Mt. Juliet police aim to increase safety, awareness in first week of school

Staff Reports • Jul 31, 2017 at 4:22 PM

In an effort to keep children safe while heading to and from school this week, Mt. Juliet police will provide extra attention in school zones to raise awareness that school is back in session.

Officers have been assigned designated school zones before and after school for the first week, and they will focus on reduced speed limits in school zones, school bus stop-arm, texting while driving, seat belt and child passenger safety laws.

“The safety of children is our main priority,” said Chief James Hambrick. “Our officers will be focused on motorists who disregard laws that have been designed to protect children in school zones.”

Police officials encourage parents to visit their child’s school website to become familiar with the traffic plans for drop-off and pick-up at each school. Wilson County School’s website is wcschools.com.

To ensure school zones are safe this school year, Mt. Juliet Police officials offer the following suggestions:

• Allow for plenty of time in getting to school in the morning. As traffic volumes and congestion on the roadways increase, so does the length of time it takes to travel to a destination. Allowing more time by leaving earlier will help reduces stress, increases awareness and improve driving. Obey the posted speed limit signs and directional signs. This includes marked curbs. These signs and curb markings assist in the traffic flow into and out of the schools and assist in the safety of the students who walk and bike to school. One misplaced car can disrupt the traffic flow and the safety of students.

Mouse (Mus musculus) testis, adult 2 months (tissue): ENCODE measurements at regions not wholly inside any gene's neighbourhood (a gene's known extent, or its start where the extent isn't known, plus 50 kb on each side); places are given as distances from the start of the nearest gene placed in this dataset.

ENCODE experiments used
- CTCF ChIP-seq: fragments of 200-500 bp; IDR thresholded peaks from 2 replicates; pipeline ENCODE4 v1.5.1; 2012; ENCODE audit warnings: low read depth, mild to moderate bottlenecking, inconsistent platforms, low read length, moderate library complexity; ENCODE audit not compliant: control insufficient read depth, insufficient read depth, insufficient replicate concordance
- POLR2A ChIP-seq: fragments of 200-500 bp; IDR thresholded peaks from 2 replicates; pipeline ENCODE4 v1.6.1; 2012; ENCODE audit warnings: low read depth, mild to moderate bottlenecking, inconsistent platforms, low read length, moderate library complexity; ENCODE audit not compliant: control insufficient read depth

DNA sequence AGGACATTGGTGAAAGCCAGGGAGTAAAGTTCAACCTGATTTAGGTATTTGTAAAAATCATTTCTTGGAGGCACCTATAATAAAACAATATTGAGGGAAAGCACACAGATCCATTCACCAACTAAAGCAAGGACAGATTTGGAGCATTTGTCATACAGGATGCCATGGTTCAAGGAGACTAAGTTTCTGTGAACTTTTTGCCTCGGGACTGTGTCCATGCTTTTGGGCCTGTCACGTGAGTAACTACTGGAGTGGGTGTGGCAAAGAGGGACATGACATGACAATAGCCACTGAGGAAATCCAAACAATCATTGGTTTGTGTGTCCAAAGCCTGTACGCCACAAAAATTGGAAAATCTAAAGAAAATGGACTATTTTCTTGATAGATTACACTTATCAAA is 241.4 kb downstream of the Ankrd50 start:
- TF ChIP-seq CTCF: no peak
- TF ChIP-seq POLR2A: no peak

• Be patient. Impatience may lead to aggressive driving, rude or unwarranted behavior, pedestrian and bicycle collisions, and it creates traffic gridlock. Remember, everyone has the same goal in mind: to get children safely to and from school. Also remember, the habits exhibited in one’s driving and demeanor are typically passed on to children when they start driving.

• If driving children to school, have them ready to leave the car, with all of their belongings, when the car comes to a stop at the school. Backups and delays are caused when children have to get their backpacks and other items from the trunk or back seat of a car. Explore other alternatives such as carpool, ride-sharing, walking, or biking to school.

• Watch and obey the school crossing guards.  Crossing guards are provided to assist with school traffic and the safe crossing of students across the surrounding streets near each elementary school. Be on the lookout, be prepared to stop, and be prepared to follow their directions so children can get to and from school safely.

• Stopping for a school bus law: On two-lane roads, vehicles traveling in both directions must stop. On multi-lane roads that are paved across, vehicles traveling in each lane in both directions must stop. On a divided highway with unpaved space or any median or physical barrier, vehicles behind the bus in each lane must stop, while vehicles traveling in the opposite direction may proceed with caution. 

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